The effect of a high-dose vitamin b multivitamin supplement on the relationship between brain metabolism and blood biomarkers of oxidative stress: a randomized control trial

Ford, Talitha, Downey, Luke A., Simpson, Tamara, McPhee, Grace, Oliver, Chris and Stough, Con 2018, The effect of a high-dose vitamin b multivitamin supplement on the relationship between brain metabolism and blood biomarkers of oxidative stress: a randomized control trial, Nutrients, vol. 10, no. 12, doi: 10.3390/nu10121860.

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Title The effect of a high-dose vitamin b multivitamin supplement on the relationship between brain metabolism and blood biomarkers of oxidative stress: a randomized control trial
Author(s) Ford, TalithaORCID iD for Ford, Talitha orcid.org/0000-0001-5400-2659
Downey, Luke A.
Simpson, Tamara
McPhee, Grace
Oliver, Chris
Stough, Con
Journal name Nutrients
Volume number 10
Issue number 12
Total pages 13
Publisher MDPI
Place of publication Basel, Switzerland
Publication date 2018-12
ISSN 2072-6643
Keyword(s) Science & Technology
Life Sciences & Biomedicine
Nutrition & Dietetics
B vitamins
multivitamin
1H-MRS
homocysteine
oxidative stress
posterior cingulate cortex
NAA
creatine
MAGNETIC-RESONANCE-SPECTROSCOPY
DOUBLE-BLIND
COGNITIVE PERFORMANCE
PLASMA HOMOCYSTEINE
MOOD
DISEASE
FOLATE
ADULTS
ACID
Summary © 2018 by the authors. Licensee MDPI, Basel, Switzerland. A diet rich in B-group vitamins is essential for optimal body and brain function, and insufficient amounts of such vitamins have been associated with higher levels of neural inflammation and oxidative stress, as marked by increased blood plasma homocysteine. Neural biomarkers of oxidative stress quantified through proton magnetic spectroscopy (1H-MRS) are not well understood, and the relationship between such neural and blood biomarkers is seldom studied. The current study addresses this gap by investigating the direct effect of 6-month high-dose B-group vitamin supplementation on neural and blood biomarkers of metabolism. Using a randomized, double-blind, placebo-controlled design, 32 healthy adults (20 female, 12 male) aged 30–65 years underwent blood tests (vitamin B6, vitamin B12, folate, and homocysteine levels) and 1H-MRS of the posterior cingulate cortex (PCC) and dorsolateral prefrontal cortex (DLPFC) before and after supplementation. Results confirmed the supplement was effective in increasing vitamin B6 and vitamin B12 levels and reducing homocysteine, whereas there was no change in folate levels. There were significant relationships between vitamin B6 and N-acetylaspartate (NAA), choline, and creatine, as well as between vitamin B12 and creatine (ps < 0.05), whereas NAA in the PCC increased, albeit not significantly (p > 0.05). Together these data provide preliminary evidence for the efficacy of high-dose B-group supplementation in reducing oxidative stress and inflammation through increasing oxidative metabolism. It may also promote myelination, cellular metabolism, and energy storage.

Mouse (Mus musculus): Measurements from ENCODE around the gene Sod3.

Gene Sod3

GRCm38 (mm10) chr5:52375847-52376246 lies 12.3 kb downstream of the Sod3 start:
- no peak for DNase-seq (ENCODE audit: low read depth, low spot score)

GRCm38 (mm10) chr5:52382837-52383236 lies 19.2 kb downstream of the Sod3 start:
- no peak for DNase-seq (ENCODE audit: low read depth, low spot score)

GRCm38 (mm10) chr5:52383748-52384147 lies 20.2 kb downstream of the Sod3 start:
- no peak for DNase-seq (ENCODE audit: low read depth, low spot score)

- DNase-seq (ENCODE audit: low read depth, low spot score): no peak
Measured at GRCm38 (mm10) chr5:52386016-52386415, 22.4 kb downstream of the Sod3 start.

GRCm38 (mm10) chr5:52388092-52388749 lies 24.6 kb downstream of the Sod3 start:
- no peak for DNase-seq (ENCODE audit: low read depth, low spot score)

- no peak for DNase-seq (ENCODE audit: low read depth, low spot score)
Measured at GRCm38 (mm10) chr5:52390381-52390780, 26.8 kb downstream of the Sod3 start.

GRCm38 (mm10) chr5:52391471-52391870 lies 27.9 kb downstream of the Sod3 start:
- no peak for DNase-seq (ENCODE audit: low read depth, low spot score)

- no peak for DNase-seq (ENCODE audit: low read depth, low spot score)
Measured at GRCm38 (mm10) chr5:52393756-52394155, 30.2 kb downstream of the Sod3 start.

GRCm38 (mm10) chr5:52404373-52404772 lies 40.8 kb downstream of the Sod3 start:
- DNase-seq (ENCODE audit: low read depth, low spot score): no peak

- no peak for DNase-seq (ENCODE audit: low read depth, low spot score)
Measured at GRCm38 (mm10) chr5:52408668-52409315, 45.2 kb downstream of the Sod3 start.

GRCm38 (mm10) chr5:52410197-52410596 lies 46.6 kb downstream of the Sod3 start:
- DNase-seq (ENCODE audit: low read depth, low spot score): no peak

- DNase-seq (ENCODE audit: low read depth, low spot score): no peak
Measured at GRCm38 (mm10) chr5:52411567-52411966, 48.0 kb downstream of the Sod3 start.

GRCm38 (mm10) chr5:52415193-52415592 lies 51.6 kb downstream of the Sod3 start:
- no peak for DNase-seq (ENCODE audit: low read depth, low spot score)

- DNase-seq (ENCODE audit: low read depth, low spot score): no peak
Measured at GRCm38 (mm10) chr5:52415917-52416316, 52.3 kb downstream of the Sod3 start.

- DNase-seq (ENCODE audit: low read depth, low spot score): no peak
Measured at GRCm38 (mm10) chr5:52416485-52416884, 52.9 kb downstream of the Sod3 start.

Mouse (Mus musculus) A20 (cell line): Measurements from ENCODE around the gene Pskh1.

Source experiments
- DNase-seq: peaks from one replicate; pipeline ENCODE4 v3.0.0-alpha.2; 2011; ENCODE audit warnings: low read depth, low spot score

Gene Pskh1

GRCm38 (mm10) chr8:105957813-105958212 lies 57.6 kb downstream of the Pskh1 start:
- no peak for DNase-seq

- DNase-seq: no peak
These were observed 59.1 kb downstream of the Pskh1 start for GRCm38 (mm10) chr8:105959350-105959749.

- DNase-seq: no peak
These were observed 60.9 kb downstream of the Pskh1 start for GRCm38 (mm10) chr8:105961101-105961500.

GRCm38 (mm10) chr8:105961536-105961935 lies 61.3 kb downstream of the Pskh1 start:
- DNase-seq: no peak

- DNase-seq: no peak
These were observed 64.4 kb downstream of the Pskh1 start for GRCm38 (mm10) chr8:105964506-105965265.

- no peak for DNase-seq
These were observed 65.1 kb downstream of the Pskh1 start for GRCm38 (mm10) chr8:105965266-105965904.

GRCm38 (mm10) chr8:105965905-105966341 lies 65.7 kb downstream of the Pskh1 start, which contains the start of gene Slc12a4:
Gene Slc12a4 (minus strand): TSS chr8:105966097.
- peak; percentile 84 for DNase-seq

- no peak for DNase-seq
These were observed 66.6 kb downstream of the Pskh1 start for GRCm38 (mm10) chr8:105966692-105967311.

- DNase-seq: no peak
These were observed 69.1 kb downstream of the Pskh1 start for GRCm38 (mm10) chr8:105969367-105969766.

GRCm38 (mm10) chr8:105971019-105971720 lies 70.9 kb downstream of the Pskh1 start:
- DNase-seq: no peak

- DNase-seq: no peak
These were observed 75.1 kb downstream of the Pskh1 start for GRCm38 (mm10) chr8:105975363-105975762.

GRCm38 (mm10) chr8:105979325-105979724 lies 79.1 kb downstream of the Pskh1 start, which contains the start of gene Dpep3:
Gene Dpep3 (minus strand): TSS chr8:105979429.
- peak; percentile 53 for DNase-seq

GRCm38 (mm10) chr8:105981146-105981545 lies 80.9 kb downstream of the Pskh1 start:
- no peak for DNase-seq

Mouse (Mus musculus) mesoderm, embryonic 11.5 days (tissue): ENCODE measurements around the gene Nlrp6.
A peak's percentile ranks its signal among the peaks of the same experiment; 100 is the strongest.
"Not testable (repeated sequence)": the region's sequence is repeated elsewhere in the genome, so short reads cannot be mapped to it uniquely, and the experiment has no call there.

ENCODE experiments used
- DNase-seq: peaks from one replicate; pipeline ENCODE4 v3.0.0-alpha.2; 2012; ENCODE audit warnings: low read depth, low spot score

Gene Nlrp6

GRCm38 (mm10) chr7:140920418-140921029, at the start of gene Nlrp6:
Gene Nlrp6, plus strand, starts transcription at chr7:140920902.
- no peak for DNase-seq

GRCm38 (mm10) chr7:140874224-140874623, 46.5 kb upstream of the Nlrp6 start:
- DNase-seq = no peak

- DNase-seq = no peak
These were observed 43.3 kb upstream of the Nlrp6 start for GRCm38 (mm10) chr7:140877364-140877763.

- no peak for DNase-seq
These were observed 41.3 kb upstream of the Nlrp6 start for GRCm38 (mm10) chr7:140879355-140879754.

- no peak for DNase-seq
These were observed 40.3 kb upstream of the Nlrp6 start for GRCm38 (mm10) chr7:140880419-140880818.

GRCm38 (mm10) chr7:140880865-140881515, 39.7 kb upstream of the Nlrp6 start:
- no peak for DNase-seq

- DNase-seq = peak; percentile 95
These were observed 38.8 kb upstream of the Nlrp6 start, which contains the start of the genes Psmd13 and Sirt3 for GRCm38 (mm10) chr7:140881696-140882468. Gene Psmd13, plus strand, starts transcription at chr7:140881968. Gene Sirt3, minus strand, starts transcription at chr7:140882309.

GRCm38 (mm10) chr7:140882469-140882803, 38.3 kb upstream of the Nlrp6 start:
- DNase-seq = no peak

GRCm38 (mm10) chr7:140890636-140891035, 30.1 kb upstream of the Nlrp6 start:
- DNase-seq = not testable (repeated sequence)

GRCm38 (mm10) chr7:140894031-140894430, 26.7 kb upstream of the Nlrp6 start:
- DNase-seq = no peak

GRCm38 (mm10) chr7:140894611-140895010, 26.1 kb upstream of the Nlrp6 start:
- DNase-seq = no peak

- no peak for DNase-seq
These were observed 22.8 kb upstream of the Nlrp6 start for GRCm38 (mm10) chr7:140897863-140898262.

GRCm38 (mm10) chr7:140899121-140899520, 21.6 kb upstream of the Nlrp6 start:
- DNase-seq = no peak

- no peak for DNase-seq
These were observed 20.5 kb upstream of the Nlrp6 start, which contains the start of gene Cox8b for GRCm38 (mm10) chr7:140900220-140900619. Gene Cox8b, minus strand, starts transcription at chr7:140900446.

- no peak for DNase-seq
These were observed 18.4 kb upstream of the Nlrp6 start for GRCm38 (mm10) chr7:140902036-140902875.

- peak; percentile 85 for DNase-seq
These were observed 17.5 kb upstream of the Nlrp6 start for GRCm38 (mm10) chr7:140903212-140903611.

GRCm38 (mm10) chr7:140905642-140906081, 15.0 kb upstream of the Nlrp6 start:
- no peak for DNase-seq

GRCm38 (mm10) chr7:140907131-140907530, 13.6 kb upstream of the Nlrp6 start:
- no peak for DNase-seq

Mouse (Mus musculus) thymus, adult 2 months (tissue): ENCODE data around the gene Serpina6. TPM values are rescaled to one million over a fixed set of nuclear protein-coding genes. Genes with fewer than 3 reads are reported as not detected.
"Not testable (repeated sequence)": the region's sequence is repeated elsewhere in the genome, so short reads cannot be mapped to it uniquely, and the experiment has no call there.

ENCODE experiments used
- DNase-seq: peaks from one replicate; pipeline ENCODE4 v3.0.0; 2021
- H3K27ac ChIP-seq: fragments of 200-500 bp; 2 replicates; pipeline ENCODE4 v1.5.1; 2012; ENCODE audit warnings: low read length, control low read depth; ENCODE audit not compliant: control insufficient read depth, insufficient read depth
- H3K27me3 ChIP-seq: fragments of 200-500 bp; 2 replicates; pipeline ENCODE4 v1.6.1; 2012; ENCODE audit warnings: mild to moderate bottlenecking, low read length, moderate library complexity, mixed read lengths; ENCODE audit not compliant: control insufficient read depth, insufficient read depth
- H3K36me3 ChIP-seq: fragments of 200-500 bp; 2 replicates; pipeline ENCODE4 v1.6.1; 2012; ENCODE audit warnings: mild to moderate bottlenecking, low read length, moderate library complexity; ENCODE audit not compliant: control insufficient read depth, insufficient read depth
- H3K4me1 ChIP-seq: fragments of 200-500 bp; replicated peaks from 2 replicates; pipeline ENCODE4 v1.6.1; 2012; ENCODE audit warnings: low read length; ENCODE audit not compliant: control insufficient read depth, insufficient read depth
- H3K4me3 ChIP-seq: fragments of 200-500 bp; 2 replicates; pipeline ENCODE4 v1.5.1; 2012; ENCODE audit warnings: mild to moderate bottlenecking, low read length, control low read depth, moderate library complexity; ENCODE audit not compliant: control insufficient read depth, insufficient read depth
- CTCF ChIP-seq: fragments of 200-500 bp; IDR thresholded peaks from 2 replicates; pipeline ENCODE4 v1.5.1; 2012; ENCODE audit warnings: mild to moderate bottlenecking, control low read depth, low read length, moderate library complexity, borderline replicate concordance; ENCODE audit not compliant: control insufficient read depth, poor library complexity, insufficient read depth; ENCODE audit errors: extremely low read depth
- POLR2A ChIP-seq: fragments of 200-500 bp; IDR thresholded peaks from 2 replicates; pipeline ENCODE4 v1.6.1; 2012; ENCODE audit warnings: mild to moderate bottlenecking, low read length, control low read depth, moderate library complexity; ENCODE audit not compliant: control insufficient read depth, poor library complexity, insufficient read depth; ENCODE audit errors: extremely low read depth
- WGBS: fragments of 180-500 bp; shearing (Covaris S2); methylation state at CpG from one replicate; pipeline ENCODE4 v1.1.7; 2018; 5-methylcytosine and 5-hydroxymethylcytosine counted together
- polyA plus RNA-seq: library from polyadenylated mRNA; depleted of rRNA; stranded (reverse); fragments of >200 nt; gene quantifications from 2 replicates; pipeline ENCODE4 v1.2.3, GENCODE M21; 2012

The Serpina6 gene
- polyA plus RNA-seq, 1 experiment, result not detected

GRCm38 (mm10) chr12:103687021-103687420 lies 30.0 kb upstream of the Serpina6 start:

Language eng
DOI 10.3390/nu10121860
Indigenous content off
Field of Research 1111 Nutrition and Dietetics
HERDC Research category C1 Refereed article in a scholarly journal
Copyright notice ©2018, The Authors
Persistent URL http://hdl.handle.net/10536/DRO/DU:30123661

Document type: Journal Article
Collections: Faculty of Health
School of Psychology
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